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The Innovation Secrets of Steve Jobs - Tech Learning

The Innovation Secrets of Steve Jobs

This month we pay tribute to the iconic founder of Apple, Steve Jobs. His recent passing prompts many to reflect on his extraordinary influence on our technological universe. What can we learn from his remarkable success?

In this post, we pay tribute to the iconic founder of Apple, Steve Jobs. His recent passing prompts many to reflect on his extraordinary influence on our technological universe. What can we learn from his remarkable success?

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Although Jobs was an intensely private man, he “dropped many clues on his path to breakthrough success. All you have to do is look.” A book released earlier this year, The Innovation Secrets of Steve Jobs: Insanely Different Principles for Breakthrough Success, offers a glimpse with profound insights.

Author Carmine Gallo honestly and accurately describes his book as “not a biography of Steve Jobs. Instead, it seeks to uncover the principles that have led Steve Jobs to create boundless ideas that have truly changed the world – principles that you can apply today to unleash your potential. . . The principles are derived from a thorough examination of Jobs’ own words over the past three decades, insights from former Apple employees, experts who have covered the company for decades, and a wide range of business leaders, entrepreneurs, educators, and small business owners who have been inspired by asking themselves a simple question: What would Steve do?”

Gallo aptly organizes Innovation Secrets around Jobs’ seven core principles:

Principle 1: “Do What You Love” – Jobs followed his heart his entire life, and that, he says, has made all the difference.

Principle 2: “Put a Dent in the Universe” – Jobs attracted like-minded people who shared his vision and who helped turn his ideas into world-changing innovations.

Principle 3: “Kick-Start Your Brain” – Innovation does not exist without creativity, and for Jobs, creativity is the act of connecting things.

Principle 4: “Sell Dreams, Not Products” – [People who buy Apple products] have dreams, hopes, and ambitions. Jobs built products to help them fulfill their dreams.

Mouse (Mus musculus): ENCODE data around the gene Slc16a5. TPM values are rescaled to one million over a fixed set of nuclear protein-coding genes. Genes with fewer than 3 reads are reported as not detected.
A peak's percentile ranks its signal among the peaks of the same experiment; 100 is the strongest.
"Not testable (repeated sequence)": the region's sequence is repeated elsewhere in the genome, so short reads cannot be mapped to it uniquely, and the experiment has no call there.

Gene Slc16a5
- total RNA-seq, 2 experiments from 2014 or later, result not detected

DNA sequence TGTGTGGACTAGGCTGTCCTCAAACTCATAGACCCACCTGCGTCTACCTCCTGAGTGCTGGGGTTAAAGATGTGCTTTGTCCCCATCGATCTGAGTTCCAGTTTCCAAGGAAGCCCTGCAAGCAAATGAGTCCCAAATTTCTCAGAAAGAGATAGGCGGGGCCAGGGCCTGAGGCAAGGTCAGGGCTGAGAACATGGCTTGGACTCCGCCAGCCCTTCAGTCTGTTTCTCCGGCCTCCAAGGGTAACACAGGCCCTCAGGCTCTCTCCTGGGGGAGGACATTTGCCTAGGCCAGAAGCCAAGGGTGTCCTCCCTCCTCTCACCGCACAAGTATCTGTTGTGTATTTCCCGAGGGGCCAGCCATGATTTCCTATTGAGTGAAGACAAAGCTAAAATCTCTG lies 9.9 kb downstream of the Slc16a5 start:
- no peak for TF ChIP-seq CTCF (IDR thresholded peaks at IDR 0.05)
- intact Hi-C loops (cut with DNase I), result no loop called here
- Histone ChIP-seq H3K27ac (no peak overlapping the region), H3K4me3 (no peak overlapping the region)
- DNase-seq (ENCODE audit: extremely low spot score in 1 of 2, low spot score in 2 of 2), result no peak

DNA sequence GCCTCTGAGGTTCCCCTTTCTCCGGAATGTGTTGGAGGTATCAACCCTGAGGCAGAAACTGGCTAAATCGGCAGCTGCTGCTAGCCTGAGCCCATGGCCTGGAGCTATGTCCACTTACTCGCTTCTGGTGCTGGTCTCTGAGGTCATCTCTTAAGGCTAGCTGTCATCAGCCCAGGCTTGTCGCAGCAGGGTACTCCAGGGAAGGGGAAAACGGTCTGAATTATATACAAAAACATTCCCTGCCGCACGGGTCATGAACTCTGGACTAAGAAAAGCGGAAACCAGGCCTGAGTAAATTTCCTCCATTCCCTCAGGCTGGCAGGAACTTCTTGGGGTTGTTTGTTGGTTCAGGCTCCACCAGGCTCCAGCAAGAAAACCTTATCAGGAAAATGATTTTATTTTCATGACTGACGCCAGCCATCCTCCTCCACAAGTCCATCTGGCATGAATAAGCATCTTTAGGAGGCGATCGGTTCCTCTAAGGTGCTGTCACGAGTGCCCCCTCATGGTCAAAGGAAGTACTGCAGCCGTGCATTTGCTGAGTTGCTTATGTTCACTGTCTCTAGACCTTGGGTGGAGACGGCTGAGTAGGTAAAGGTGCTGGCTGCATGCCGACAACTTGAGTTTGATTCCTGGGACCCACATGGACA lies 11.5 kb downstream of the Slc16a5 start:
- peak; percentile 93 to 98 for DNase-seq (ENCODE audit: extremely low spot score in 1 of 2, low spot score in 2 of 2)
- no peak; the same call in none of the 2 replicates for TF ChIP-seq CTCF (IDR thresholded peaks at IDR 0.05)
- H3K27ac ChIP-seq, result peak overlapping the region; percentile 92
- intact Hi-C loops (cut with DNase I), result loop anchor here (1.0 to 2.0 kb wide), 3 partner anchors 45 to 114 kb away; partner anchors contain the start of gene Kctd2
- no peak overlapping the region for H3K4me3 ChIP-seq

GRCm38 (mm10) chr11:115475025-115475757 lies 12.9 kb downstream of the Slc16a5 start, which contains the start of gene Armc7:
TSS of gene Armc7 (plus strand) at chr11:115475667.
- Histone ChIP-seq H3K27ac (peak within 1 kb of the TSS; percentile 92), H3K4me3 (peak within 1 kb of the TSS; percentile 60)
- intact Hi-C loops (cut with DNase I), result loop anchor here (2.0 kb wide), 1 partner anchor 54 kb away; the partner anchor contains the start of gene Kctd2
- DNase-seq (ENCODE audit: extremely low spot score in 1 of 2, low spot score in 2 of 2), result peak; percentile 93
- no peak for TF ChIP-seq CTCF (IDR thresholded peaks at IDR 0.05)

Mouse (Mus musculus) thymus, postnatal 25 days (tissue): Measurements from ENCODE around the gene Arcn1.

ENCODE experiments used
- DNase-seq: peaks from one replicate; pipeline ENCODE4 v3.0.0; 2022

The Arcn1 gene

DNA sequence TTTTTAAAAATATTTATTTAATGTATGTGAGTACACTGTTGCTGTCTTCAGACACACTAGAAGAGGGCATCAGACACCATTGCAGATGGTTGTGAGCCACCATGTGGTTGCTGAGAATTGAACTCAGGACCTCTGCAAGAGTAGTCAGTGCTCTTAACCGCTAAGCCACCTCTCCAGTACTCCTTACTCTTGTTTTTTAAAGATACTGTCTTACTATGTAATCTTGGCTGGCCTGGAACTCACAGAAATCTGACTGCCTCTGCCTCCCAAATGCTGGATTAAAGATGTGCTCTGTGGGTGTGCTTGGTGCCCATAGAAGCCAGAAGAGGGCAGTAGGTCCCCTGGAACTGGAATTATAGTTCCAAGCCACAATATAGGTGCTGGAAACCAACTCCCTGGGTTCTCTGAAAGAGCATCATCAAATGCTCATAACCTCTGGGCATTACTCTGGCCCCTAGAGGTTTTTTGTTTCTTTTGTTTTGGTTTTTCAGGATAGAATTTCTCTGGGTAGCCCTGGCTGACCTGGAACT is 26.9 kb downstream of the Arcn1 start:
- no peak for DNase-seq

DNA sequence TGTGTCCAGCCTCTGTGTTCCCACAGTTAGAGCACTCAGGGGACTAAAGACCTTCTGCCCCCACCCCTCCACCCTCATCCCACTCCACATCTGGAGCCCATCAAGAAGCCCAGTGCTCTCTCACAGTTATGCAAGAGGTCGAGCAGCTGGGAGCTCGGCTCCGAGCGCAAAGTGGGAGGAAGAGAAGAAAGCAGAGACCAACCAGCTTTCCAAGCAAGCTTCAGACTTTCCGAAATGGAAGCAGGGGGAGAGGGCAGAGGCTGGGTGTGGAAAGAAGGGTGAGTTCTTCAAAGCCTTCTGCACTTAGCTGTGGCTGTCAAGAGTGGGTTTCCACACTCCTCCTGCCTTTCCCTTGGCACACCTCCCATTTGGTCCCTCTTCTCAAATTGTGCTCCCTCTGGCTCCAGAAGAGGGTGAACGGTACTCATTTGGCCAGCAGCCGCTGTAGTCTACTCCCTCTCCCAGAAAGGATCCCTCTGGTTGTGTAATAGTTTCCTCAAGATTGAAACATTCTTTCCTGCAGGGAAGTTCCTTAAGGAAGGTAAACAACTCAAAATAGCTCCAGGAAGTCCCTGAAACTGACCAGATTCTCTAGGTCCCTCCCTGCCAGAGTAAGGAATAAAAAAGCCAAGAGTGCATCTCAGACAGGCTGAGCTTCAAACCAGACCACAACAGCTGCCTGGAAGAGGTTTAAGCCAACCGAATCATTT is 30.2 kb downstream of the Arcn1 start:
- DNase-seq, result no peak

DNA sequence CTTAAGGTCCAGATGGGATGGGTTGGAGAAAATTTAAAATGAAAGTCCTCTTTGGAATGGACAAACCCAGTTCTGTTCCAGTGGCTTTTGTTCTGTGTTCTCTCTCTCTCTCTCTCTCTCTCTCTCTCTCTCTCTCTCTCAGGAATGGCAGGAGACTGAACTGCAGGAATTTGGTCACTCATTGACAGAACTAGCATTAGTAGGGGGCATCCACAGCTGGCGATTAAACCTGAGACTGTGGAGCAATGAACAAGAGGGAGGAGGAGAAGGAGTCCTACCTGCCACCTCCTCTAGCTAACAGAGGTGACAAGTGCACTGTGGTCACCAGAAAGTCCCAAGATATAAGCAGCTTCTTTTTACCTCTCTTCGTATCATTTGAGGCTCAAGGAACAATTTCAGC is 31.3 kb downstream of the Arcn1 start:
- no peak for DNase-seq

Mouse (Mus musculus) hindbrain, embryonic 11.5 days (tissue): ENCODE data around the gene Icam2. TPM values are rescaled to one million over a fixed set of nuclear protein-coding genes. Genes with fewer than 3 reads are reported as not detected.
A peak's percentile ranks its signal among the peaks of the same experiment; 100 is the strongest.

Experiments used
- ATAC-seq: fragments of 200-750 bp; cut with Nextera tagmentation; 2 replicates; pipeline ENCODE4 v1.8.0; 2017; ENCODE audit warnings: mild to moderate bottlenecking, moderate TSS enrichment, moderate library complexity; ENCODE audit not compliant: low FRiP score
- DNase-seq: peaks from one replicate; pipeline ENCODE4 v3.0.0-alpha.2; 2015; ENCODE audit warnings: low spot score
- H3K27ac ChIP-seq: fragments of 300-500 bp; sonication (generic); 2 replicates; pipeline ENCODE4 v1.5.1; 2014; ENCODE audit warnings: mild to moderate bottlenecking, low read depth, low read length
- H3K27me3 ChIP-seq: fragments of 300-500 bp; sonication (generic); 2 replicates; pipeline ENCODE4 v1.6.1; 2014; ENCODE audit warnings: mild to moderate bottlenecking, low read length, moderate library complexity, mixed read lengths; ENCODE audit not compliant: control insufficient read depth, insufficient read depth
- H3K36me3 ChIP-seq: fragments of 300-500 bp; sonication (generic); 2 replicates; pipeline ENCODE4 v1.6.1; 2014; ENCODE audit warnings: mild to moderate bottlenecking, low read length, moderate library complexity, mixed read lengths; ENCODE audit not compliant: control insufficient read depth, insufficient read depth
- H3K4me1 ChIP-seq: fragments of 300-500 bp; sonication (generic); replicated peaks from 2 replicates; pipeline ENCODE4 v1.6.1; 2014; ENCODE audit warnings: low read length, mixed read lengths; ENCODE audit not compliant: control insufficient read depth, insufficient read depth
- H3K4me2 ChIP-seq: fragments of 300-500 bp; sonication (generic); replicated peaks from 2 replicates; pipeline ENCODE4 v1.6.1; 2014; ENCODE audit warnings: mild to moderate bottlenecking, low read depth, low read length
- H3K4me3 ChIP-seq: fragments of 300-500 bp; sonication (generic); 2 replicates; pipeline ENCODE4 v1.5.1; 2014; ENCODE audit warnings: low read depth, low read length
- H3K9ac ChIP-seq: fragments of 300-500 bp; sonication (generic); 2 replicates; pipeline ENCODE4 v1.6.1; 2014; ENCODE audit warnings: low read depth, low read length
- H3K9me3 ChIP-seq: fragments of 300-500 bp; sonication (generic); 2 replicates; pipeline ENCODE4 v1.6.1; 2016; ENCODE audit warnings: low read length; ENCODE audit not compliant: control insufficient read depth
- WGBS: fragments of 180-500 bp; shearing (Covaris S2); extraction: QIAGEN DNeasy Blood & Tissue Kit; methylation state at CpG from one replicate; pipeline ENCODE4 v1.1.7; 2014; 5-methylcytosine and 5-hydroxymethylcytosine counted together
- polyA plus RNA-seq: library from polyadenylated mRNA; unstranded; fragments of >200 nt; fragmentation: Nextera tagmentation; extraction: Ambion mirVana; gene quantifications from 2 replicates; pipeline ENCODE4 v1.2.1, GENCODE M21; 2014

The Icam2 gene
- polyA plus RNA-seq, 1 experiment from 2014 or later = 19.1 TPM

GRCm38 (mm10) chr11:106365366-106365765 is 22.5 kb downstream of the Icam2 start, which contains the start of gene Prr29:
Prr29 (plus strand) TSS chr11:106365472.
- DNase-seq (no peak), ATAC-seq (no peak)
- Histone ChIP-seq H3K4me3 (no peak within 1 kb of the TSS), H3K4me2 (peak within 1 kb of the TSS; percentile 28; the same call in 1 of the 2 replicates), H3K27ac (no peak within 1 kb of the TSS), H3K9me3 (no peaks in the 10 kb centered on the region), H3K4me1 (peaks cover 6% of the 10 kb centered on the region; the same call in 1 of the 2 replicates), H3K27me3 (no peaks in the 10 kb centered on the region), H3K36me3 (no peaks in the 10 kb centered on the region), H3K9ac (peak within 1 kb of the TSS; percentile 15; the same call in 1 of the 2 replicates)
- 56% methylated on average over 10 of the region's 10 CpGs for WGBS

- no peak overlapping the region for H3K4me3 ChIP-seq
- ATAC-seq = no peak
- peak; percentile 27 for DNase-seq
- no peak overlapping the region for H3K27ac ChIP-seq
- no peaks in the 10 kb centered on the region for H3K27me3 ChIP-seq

Principle 5: “Say No to 1,000 Things” – Simplicity is the ultimate sophistication. . . Innovation means eliminating the unnecessary so that the necessary may speak.

Principle 6: “Create Insanely Great Experiences” – Make deep, lasting emotional connections [between the innovation and customers]. 

Principle 7: “Master the Message” – You can have the most innovative idea in the world, but if you cannot get people excited about it, your innovation doesn’t matter.

The heart of Innovation Secrets is the interweaving of these principles with Jobs’ everyday life. The illustrative stories shared by Gallo are highly entertaining, informative, relevant, and timeless.

We were particularly impressed with how Jobs aggressively applied these principles to combat the status quo, freeing him from those inflicted with inside-the-(lock)box malaise and comatose proponents of conventional wisdom. These principles buoyed him in times of challenge and conflict to rise above ingrained mediocrity.

And who will ever forget Apple’s in-your-face “Think Different” ad campaign from 1997-2002? The officially released version was narrated by celebrity Richard Dreyfuss:

Here’s to the crazy ones, the misfits, the rebels, the troublemakers, the round pegs in the square holes . . . the ones who see things differently — they’re not fond of rules. . . You can quote them, disagree with them, glorify or vilify them, but the only thing you can’t do is ignore them because they change things . . . They push the human race forward, and while some may see them as the crazy ones, we see genius, because the ones who are crazy enough to think that they can change the world, are the ones who do.

Here’s an unaired copy of the irreverent Steve Jobs narrating:  http://www.youtube.com/watch?v=8rwsuXHA7RA.

Innovation Secrets is a delightful, inexpensive journey into the mind of a genius. It’s an easy read with essential lessons for all:

Perhaps the ultimate lesson that Steve Jobs has taught us is that risk taking requires courage and a bit of craziness. See genius in your craziness. Believe in yourself and your vision, and be prepared to constantly defend those beliefs. Only then will innovation be allowed to flourish, and only then will you be able to lead an “insanely great” life.
Carmine Gallo

Dr. David Freitas has served in a number of leadership positions throughout his career including College Dean at three Universities, Tenured University Professor, University Vice Provost, Public School Teacher/Administrator, State of Illinois Teacher Certification Board Member, State Department of Education Official, and Elected City School Board Member. He is a frequent national and international presenter and author. Read more posts from David at Digital Learning Environments.

Janet Buckenmeyer, Ph.D., a former elementary school teacher, is currently a tenured Associate Professor and Chair of the Masters of Instructional Technology Program at Purdue University Calumet. She has published and presented nationally and internationally on various topics, with a primary focus on instructional technology and design.

Dr. Emily Hixon is an Assistant Professor of Educational Psychology and Instructional Technology at Purdue University Calumet. Her research projects have focused on the effective integration of technology at both the K-12 and higher education levels.

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Steve Jobs

Steve Jobs (born 1955) is an American entrepreneur who co founded Apple Inc., which first marketed the Apple II and Macintosh personal computers in the late '70s. Jobs was among the first to see the commercial potential of the computer